Thinking On Women’s History Month

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This is another piece that was originally written for a local writer’s room, Creative Light Factory. CLF’s mission is to provide a community for writers of all levels, where we can learn and grow through workshops and regular writer’s groups.

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Did you know that the month of March is National Women’s History Month in the United States? The month was officially established in 1987 by Congress after being petitioned by the National Women’s History Project. Since then, there have been multiple proclamations by sitting presidents re-affirming that this month is about looking back on all of the vital contributions of women to this nation.

In all honesty, I didn’t even know this month had a special significance (besides Saint Patrick’s Day) until last year when I started to volunteer for Creative Light Factory. Working with the socially conscious and inspiring women of CLF has introduced me to a lot of great things, including a renewed sense that being a woman is a really good thing.

I grew up with a lot of creative and intelligent women in my life. My mother, my paternal grandmother, my godmother and her mom, along with countless other aunts (biological and adopted), and wonderful friends have all had a profound effect on the ways that I think about and live life. I am eternally indebted to them for their priceless examples.

I fondly remember the times while I was growing up when my Mom would sit for hours at her drafting table, writing poetry and creating intricately drawn designs to compliment her words. I carry in my heart the handwritten letters and family stories my Grandmother so diligently wrote to me over the years (even when I was too busy to reply). The difficult persistence of my godmother who has lived many years with painful chronic illness, but who pursues quality of life through creativity, has given me the courage to value my own need for creating.

It took me a long time to become cognizant of the fact that much of these women’s lives were difficult because they are members of a gender that is often treated as inferior. I think I was sheltered for a time by the fact that the women (and men) in my life didn’t make me feel like I couldn’t do or be whomever I wanted because I am female.

After going through various difficult and at times dangerous situations as a teenager and young adult, I became acquainted with feminism and womanism–the need for these historical movements, how they’ve encouraged me to thrive as a woman, and how much, despite being wholly necessary for moving this society towards equality, they have been slandered and misunderstood.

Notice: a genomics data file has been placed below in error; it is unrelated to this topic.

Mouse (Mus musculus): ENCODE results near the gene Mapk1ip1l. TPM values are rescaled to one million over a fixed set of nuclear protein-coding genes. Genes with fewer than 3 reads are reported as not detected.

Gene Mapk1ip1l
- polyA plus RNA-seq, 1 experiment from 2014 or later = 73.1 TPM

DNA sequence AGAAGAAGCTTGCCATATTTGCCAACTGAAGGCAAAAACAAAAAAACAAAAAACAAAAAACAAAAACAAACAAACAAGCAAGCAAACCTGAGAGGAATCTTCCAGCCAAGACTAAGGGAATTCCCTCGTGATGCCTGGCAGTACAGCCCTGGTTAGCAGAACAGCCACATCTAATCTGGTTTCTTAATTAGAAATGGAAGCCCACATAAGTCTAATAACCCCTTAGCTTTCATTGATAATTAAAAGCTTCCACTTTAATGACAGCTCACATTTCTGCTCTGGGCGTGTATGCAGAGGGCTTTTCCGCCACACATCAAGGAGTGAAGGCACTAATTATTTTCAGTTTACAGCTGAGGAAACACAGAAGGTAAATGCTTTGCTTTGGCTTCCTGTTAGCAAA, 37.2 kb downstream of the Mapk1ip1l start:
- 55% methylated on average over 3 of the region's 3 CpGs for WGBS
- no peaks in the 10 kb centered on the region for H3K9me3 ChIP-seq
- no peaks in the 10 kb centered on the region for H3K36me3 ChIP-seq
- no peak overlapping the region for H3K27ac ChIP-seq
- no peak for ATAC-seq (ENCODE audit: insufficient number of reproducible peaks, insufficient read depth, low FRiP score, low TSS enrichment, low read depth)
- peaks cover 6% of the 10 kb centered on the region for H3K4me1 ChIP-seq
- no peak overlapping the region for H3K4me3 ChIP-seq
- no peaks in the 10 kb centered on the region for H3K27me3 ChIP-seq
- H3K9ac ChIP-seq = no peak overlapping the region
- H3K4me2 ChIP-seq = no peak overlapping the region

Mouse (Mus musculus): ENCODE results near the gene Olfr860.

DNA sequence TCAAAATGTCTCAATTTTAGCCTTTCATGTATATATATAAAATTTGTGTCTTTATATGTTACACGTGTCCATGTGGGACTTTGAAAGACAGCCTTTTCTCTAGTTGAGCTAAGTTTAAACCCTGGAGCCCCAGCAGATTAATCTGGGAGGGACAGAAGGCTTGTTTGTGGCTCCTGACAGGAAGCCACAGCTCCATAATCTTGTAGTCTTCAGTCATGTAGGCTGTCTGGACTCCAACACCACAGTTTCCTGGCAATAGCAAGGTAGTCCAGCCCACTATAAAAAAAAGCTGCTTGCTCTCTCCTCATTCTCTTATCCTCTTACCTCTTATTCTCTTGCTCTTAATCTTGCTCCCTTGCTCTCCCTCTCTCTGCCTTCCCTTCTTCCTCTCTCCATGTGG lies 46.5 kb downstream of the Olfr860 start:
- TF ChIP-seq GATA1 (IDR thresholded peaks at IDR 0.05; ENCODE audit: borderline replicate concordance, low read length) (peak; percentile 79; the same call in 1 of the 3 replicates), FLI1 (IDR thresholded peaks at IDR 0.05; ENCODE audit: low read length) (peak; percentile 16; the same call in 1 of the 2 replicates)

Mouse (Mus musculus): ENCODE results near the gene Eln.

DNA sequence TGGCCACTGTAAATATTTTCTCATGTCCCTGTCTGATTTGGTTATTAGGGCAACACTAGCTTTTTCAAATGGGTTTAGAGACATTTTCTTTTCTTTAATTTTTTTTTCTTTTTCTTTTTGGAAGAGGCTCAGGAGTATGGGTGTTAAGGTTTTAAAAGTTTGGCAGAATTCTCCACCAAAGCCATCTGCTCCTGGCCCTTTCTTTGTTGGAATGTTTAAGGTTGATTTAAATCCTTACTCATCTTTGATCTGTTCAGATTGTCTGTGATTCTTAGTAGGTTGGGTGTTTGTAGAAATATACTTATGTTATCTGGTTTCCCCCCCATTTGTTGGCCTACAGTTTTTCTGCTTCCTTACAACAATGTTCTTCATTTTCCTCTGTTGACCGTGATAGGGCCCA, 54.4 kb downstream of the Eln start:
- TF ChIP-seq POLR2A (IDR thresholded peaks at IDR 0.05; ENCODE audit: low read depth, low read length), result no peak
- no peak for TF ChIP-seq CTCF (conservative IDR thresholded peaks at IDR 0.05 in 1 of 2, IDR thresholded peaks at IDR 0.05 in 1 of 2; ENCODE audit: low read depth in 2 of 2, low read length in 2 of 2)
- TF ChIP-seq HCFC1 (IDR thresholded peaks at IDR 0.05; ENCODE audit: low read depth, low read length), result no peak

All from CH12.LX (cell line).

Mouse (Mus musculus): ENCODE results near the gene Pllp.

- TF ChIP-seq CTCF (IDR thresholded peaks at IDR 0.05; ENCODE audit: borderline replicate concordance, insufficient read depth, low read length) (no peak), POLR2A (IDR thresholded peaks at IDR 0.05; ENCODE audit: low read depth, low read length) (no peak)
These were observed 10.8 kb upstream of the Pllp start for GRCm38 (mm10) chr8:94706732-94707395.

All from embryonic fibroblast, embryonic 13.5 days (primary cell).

I know that I am still very much in process. I am learning what it means for me to be a woman in my own life, in society, in the world, as someone who creates, a writer and painter. But the stories of the women who have gone before me give me the courage to continue through the confusion, pain, growth, and beauty. The steps I take are not wholly uncharted, despite my tendency to being fearful of them. I follow a line of women who take risks, who love steadfastly, and who create in ways that will inspire me for the rest of my life. For this, I am profoundly thankful.

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Stained & Perverted: Why History Matters

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Christians in the United States (well, white Christians), have a tendency to assume that our faith and our Churches’ teachings are pure. Yes, we all have sin. No, nothing is perfect. But we don’t necessarily go further than that. We don’t pay attention to how our church institutions and histories may be corrupted.

There are many reasons for this, but two that I have encountered the most are:

1. Us white people do not think of ourselves as “white”. We’re “just people”. Because we comprise the majority culture of this country, we do not have to be constantly aware of being “other” (as persons in non-majority cultures do). And for those of us who are Christians, especially those of us who have grown up in the faith, we take what we see in our churches–the music, the make-up of the congregation, the structure of the service, the overall culture–for granted as “normal”.

2. We do not know our history. We have been taught to pick and choose events that fit into the myth that we live in a country that is a meritocracy, that is democratic, and that has overcome all of its issues. It is believed that everyone who works hard enough can get the American Dream. And as Christians, anyone who is good enough or has enough faith can achieve the “Christian” sub-culture’s version of the American Dream. Because of all of this, we ignore huge swaths of our country’s history, especially parts of it that make us uncomfortable and demand us to deconstruct the aforementioned beliefs.

I believe that we cannot know who we are now if we do not learn about how we got here. Without knowledge of our history, there can be no change or healing. As Christians, we know that we cannot ignore our past sins just because we are uncomfortable with them. We have to bring them to Jesus and repent for them. Well, this same truth goes for our collective history.